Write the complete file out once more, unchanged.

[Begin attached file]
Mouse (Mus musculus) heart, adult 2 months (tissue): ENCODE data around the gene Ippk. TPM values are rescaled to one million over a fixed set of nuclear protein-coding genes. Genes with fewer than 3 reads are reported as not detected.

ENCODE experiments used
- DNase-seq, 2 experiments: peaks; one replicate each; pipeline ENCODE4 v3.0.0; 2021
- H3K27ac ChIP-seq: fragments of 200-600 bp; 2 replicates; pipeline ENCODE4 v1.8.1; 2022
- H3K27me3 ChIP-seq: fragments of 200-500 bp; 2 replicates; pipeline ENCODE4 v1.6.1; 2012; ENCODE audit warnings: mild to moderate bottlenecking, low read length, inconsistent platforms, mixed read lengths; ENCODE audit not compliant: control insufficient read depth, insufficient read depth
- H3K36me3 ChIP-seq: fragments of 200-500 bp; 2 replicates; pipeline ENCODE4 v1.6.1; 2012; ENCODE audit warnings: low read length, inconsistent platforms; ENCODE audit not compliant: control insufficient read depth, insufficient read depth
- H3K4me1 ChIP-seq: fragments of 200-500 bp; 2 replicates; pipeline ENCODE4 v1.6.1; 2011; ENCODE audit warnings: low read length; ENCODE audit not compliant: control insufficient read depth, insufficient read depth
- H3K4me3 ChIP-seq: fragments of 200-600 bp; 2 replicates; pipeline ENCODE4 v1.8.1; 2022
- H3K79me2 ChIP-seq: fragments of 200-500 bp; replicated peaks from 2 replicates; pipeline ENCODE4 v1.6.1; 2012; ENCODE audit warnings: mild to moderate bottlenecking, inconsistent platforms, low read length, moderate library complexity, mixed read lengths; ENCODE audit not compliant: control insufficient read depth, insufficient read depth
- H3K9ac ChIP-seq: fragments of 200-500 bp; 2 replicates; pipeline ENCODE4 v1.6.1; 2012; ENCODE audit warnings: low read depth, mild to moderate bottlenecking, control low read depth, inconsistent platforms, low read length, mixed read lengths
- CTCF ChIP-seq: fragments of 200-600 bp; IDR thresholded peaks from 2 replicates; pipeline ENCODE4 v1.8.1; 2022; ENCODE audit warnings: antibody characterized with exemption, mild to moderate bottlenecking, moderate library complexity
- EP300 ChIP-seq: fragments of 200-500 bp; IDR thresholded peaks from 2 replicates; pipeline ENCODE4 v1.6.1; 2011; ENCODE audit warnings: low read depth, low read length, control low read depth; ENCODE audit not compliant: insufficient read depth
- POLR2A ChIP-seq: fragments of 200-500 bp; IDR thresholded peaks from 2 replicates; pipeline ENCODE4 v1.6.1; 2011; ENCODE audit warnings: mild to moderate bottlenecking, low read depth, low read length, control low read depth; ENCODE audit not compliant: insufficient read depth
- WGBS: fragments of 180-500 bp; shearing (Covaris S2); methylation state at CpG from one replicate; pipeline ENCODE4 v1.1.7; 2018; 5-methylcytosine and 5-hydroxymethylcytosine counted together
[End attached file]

Mouse (Mus musculus) heart, adult 2 months (tissue): ENCODE data around the gene Ippk. TPM values are rescaled to one million over a fixed set of nuclear protein-coding genes. Genes with fewer than 3 reads are reported as not detected.

ENCODE experiments used
- DNase-seq, 2 experiments: peaks; one replicate each; pipeline ENCODE4 v3.0.0; 2021
- H3K27ac ChIP-seq: fragments of 200-600 bp; 2 replicates; pipeline ENCODE4 v1.8.1; 2022
- H3K27me3 ChIP-seq: fragments of 200-500 bp; 2 replicates; pipeline ENCODE4 v1.6.1; 2012; ENCODE audit warnings: mild to moderate bottlenecking, low read length, inconsistent platforms, mixed read lengths; ENCODE audit not compliant: control insufficient read depth, insufficient read depth
- H3K36me3 ChIP-seq: fragments of 200-500 bp; 2 replicates; pipeline ENCODE4 v1.6.1; 2012; ENCODE audit warnings: low read length, inconsistent platforms; ENCODE audit not compliant: control insufficient read depth, insufficient read depth
- H3K4me1 ChIP-seq: fragments of 200-500 bp; 2 replicates; pipeline ENCODE4 v1.6.1; 2011; ENCODE audit warnings: low read length; ENCODE audit not compliant: control insufficient read depth, insufficient read depth
- H3K4me3 ChIP-seq: fragments of 200-600 bp; 2 replicates; pipeline ENCODE4 v1.8.1; 2022
- H3K79me2 ChIP-seq: fragments of 200-500 bp; replicated peaks from 2 replicates; pipeline ENCODE4 v1.6.1; 2012; ENCODE audit warnings: mild to moderate bottlenecking, inconsistent platforms, low read length, moderate library complexity, mixed read lengths; ENCODE audit not compliant: control insufficient read depth, insufficient read depth
- H3K9ac ChIP-seq: fragments of 200-500 bp; 2 replicates; pipeline ENCODE4 v1.6.1; 2012; ENCODE audit warnings: low read depth, mild to moderate bottlenecking, control low read depth, inconsistent platforms, low read length, mixed read lengths
- CTCF ChIP-seq: fragments of 200-600 bp; IDR thresholded peaks from 2 replicates; pipeline ENCODE4 v1.8.1; 2022; ENCODE audit warnings: antibody characterized with exemption, mild to moderate bottlenecking, moderate library complexity
- EP300 ChIP-seq: fragments of 200-500 bp; IDR thresholded peaks from 2 replicates; pipeline ENCODE4 v1.6.1; 2011; ENCODE audit warnings: low read depth, low read length, control low read depth; ENCODE audit not compliant: insufficient read depth
- POLR2A ChIP-seq: fragments of 200-500 bp; IDR thresholded peaks from 2 replicates; pipeline ENCODE4 v1.6.1; 2011; ENCODE audit warnings: mild to moderate bottlenecking, low read depth, low read length, control low read depth; ENCODE audit not compliant: insufficient read depth
- WGBS: fragments of 180-500 bp; shearing (Covaris S2); methylation state at CpG from one replicate; pipeline ENCODE4 v1.1.7; 2018; 5-methylcytosine and 5-hydroxymethylcytosine counted together